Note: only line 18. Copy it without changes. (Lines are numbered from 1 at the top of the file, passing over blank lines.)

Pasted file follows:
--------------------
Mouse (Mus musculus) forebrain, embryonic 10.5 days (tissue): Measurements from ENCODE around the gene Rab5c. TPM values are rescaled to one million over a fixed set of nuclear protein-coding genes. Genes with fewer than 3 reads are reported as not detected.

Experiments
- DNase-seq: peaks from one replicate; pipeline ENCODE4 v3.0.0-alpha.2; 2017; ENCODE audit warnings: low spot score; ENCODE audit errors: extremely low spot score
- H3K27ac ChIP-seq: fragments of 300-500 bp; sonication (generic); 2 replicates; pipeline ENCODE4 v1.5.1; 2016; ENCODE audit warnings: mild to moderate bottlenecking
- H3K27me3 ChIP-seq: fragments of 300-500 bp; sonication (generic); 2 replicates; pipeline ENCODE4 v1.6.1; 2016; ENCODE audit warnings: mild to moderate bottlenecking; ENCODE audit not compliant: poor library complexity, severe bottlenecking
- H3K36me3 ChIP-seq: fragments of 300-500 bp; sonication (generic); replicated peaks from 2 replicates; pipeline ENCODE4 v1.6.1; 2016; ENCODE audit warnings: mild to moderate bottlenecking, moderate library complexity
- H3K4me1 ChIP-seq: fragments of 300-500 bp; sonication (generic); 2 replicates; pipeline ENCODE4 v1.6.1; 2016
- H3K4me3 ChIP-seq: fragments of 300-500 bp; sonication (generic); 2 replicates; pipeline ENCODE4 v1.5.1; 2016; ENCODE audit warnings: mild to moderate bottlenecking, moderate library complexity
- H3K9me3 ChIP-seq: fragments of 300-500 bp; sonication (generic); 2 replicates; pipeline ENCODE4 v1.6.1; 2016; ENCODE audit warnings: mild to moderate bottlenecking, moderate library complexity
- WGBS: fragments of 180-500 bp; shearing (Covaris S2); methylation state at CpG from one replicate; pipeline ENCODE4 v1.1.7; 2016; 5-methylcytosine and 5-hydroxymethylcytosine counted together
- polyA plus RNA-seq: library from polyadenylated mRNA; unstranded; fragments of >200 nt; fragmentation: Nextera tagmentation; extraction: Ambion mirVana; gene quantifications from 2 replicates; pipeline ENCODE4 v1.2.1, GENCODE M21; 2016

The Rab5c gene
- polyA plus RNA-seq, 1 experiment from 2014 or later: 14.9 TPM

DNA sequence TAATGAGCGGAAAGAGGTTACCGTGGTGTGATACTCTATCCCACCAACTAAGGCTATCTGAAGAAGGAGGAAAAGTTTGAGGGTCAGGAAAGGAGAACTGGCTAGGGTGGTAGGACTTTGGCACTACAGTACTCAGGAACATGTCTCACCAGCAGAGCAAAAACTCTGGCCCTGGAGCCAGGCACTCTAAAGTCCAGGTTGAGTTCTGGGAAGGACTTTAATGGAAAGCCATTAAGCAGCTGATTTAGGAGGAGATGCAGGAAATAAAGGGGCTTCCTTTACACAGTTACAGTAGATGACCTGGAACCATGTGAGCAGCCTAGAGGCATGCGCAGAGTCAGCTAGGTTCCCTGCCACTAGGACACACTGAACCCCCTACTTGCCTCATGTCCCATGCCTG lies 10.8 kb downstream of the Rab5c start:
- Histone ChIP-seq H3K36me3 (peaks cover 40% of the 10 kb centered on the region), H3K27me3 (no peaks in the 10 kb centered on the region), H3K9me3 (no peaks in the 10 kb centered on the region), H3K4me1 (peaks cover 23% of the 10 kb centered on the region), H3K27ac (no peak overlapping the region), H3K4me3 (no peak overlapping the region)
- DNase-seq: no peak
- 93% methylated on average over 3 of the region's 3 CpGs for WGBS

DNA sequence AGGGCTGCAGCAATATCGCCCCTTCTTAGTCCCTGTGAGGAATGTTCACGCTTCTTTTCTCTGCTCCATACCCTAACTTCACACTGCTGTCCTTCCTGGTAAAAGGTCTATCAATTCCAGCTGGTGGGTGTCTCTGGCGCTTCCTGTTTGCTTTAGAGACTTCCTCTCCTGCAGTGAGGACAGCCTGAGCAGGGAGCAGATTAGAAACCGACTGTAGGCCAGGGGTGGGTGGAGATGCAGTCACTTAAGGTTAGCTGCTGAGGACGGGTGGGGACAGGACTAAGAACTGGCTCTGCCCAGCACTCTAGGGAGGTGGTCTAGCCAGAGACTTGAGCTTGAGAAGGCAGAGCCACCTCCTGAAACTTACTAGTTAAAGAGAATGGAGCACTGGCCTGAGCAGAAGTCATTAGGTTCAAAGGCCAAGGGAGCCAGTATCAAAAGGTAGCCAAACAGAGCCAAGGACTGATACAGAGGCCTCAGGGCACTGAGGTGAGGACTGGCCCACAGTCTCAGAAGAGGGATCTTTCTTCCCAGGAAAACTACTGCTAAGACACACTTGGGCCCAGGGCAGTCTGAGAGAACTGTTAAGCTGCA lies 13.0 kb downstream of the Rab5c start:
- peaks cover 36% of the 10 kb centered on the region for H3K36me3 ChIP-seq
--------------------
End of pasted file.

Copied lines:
DNA sequence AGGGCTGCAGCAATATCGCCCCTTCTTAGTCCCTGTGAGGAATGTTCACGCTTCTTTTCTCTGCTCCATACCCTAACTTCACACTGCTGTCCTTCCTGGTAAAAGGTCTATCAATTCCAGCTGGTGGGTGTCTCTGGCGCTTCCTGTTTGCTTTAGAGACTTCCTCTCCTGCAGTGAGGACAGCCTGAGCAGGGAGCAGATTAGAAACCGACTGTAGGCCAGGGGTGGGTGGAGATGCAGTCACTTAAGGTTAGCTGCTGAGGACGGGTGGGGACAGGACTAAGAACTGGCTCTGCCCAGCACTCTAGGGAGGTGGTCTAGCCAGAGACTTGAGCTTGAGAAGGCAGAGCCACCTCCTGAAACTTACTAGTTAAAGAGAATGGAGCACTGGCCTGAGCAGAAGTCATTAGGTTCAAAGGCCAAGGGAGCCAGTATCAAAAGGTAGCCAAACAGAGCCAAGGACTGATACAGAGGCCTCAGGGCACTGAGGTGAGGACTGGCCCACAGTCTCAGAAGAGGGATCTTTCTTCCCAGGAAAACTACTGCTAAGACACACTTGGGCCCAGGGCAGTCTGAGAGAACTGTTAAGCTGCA lies 13.0 kb downstream of the Rab5c start: